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Assessing Knowledge of Retirement Behavior consumers will choose to save. At different points in the life cycle, the effect of an interest rate increase is likely to differ. A dynamic microsimulation model thus offers a suitable context for implementing the life-cycle model in a sensible way. No two economists would agree, however, on the best way to implement the life-cycle theory in a realistic model of household decision making. One reason, mentioned earlier, is that the theory has a hard time explaining the behavior of a large percentage of Americans. Theorists are thus forced to modify the basic theory to account for obvious empirical contradictions.12 Different theorists have proposed different modifications to rescue the basic theory. One implication of nondynastic versions of the life-cycle model is that consumers will have different reactions to a change in the expected real rate of return depending on their position in the life cycle. (This begs the question of how consumers decide whether a change in the observed rate of return can be interpreted as a change in the permanent rate.) In response to an increase in real returns, young consumers without any assets may raise their saving. Older consumers can reduce their saving, assuming increased rates have not caused them to experience capital losses. The effect on aggregate saving may be ambiguous and may depend on the distribution of income and wealth across age groups; even for a population with a fixed age structure, it may cycle over time. The best way to investigate these issues is with a dynamic microsimulation model that realistically reflects the age distribution of the population over a very long time horizon. The fact remains, however, that economists have proven more adept at designing simulation models than achieving consensus on the crucial parameters of the individual life-cycle consumption function. CYCLES The discussion so far has rested on the assumption that many crucial variables attain a stable steady-state path. Predicted cycles in some variables depend mainly on the demographic cycle: predicted labor force growth will slow and eventually stop; after a period of relative stability through 2010, the fraction of the population over 65 will climb rapidly and then rise more slowly. Except in their most pessimistic forecast, the Social Security trustees ignore the possibility that the economy will ever enter a recession. In their most pessimistic projection, the trustees assume two recessions will occur within the next 10 years. Over the following 65 years, the pessimistic forecast assumes steady unemployment and productivity growth. Because the trustees assume that critical economic and demographic variables will eventually attain stable values, their forecast omits uncertainty arising from sudden and unexpected swings in important variables—real interest rates, productivity growth, birth rates, and price inflation. Equation (4) in the macroeconomic model allows the possibility that saving-induced swings in the investment rate can produce changes in the real rate of return. But the model essentially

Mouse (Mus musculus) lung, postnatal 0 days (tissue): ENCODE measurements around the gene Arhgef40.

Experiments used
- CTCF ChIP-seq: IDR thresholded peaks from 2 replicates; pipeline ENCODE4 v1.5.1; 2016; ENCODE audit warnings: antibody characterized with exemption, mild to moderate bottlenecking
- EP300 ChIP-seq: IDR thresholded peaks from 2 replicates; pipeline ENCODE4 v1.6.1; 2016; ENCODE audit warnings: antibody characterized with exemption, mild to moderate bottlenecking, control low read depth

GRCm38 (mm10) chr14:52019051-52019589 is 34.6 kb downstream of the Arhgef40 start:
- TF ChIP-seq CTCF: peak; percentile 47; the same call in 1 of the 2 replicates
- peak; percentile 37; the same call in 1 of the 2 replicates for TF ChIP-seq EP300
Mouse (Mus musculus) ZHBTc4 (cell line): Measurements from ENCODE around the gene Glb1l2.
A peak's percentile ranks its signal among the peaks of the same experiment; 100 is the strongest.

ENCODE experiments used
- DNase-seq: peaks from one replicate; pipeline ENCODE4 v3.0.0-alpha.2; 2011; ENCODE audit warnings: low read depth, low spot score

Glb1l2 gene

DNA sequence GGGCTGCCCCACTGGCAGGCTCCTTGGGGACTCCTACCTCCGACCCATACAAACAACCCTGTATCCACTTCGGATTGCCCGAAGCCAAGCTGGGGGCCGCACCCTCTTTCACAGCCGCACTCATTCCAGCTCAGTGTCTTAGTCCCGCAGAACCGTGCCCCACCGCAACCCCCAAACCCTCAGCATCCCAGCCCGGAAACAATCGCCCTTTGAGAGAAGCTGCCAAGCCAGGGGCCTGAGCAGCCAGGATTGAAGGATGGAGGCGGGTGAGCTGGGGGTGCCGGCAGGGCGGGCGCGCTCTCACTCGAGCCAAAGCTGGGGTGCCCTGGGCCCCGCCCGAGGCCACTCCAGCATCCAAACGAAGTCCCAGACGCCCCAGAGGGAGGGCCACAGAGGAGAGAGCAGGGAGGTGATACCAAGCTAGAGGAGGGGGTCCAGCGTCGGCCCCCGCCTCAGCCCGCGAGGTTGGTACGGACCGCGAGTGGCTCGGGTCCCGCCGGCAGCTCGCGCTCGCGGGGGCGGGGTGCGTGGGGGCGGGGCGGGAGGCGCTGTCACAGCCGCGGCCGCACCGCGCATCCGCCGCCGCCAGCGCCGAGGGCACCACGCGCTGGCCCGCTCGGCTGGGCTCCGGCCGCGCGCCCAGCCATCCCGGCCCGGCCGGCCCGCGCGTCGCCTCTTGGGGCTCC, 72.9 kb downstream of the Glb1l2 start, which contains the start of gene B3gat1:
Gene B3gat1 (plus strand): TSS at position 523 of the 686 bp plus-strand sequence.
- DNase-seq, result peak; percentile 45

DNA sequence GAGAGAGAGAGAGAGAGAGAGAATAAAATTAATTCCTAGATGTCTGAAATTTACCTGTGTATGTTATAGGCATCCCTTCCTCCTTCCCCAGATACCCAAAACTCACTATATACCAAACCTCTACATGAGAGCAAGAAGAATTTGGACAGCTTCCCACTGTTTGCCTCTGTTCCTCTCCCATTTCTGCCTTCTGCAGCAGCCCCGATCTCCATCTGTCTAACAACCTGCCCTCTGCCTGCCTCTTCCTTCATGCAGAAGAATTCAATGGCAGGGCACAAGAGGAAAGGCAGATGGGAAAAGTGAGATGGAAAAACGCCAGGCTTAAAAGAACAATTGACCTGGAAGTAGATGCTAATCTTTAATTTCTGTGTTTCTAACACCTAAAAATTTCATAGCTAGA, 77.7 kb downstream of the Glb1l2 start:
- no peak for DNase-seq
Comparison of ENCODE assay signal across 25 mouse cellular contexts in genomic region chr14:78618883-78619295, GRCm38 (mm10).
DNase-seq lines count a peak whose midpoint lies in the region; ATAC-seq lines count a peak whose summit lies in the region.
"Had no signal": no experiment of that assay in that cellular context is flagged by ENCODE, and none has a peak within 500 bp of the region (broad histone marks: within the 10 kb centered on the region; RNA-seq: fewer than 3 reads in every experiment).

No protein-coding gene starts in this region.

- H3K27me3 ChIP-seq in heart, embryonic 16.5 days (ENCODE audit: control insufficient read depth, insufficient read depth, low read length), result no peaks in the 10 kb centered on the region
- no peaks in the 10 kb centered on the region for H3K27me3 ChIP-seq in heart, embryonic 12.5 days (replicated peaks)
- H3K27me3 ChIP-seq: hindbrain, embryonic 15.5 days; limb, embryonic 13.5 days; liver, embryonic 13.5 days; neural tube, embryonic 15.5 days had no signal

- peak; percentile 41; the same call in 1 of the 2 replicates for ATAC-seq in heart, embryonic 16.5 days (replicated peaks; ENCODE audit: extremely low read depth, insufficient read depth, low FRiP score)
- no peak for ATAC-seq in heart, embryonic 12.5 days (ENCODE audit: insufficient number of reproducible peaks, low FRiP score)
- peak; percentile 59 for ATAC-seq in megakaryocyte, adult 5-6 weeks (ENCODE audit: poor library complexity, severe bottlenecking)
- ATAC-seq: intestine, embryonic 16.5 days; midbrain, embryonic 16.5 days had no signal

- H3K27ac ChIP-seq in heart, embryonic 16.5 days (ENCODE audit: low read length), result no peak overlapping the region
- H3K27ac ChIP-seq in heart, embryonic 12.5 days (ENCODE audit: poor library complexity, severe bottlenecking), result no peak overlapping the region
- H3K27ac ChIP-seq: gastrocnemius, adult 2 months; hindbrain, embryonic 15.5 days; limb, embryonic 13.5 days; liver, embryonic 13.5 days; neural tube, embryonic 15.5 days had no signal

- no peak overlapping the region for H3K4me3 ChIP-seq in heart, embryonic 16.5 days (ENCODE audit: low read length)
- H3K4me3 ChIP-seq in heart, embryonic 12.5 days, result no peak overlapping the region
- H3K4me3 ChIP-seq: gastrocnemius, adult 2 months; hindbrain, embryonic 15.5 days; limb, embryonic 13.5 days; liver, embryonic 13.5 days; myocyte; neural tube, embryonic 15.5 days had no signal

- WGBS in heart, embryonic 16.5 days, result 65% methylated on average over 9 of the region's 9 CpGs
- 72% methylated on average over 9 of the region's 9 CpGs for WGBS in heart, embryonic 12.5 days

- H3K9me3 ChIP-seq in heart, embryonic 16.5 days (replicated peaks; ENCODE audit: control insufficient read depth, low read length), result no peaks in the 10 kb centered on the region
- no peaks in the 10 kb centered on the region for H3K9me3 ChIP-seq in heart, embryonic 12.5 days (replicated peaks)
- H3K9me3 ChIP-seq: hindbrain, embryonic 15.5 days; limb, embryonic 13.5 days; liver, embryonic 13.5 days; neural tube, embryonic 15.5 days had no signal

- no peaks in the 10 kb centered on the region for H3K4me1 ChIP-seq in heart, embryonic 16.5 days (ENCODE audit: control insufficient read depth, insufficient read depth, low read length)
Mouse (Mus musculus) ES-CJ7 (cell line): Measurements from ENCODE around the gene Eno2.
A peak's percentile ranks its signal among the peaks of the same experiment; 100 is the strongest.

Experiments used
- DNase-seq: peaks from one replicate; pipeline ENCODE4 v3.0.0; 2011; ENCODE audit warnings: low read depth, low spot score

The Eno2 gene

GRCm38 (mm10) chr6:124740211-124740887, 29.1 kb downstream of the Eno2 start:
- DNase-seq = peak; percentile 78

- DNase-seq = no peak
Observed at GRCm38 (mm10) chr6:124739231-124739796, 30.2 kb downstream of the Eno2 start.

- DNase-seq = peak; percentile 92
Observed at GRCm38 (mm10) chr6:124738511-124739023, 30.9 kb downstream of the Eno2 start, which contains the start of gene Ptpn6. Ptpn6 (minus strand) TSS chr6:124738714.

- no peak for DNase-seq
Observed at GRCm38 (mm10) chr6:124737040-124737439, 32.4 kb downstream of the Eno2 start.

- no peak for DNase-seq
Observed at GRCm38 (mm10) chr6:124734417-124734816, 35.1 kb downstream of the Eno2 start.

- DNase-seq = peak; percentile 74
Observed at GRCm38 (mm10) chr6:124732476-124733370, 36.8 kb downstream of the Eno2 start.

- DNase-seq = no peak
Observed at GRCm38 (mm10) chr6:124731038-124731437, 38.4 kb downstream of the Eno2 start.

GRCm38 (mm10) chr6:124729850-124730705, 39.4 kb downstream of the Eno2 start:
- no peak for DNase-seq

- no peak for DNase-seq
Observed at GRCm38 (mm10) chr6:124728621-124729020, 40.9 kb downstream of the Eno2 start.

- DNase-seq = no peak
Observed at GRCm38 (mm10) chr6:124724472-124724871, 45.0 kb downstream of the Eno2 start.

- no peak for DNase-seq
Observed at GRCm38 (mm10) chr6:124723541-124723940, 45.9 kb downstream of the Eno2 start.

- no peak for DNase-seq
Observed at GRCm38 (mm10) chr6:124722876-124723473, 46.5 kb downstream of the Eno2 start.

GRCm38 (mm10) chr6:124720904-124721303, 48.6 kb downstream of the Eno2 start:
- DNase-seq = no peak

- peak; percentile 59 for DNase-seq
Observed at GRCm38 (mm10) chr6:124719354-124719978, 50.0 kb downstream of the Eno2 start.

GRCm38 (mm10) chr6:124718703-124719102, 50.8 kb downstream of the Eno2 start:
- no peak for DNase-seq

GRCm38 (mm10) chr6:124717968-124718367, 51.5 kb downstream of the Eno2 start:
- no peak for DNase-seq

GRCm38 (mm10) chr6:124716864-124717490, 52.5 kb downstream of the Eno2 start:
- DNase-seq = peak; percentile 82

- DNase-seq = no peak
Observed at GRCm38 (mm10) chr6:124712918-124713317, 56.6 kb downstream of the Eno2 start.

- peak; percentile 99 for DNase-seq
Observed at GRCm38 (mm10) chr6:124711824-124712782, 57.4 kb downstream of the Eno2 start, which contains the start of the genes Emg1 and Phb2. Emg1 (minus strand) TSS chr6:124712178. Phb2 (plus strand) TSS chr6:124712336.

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Assessing Knowledge of Retirement Behavior accepts the trustees' forecast that productivity, births, and prices will follow steady and predictable paths over the forecasting horizon. This assumption may have little practical significance for the Social Security forecast. So long as the interest rate and inflation achieve the predicted average levels over the projection period, the long-term actuarial balance of Social Security will probably be little affected. It would be interesting, however, to systematically investigate whether this is true. If real interest rates are low when the Trust Funds have a large balance but then rise as the funds are depleted, the Social Security program will obviously be in a worse position than if the same average rate of return were sustained over the 75-year planning period. Moreover, if productivity improvement is rapid in the years immediately before the baby boom generation retires and then slows down after 2015, the Trust Fund may be in worse financial shape than if productivity improves smoothly over 75 years.13 Cycles in critical economic variables can have an even larger impact on employer pensions and private saving. Few defined benefit employer pensions are indexed to inflation, for example, so their real value drops sharply if inflation climbs by, say, 4 percent. Even if the average 75-year inflation rate is 4 percent, as assumed in the intermediate Social Security projection, this will be small comfort to workers who happen to retire during a period when inflation averages 8 percent. For Social Security pensions, the rise in inflation has a small effect on expected real pensions during retirement; higher inflation reduces the real value of pensions slightly. For most employer-sponsored pensions, the effect will be much more dramatic. As noted earlier, swings in the real interest rate can also produce large effects on the fortunes of private pension funds and private savers. They will have much smaller effects on the financial status of Social Security. To systematically analyze the risks facing future retiree income, it seems essential to take cycles seriously. Even if cycles make little difference in the long run, they can have large and devastating consequences for particular cohorts of workers and retirees. At a minimum, analysts should investigate the impact of irregular cycles on some of the critical variables, notably, the rate of improvement in technical efficiency (A(t)), price inflation, unemployment, market rates of return on different categories of assets, births, and mortality improvement. One lesson that recent history has taught is that each of these variables has an important cyclical component. Even if we cannot describe a completely convincing theory to explain this cyclical variation, it is important to evaluate its impact on each major component of retirement income. I suspect that plausible cyclical variability in certain variables will have a larger influence on some sources of retirement income than on others. When weighing reforms in different elements of the retirement income system, analysts and policy makers should understand how cycles can affect each leg of the income stool.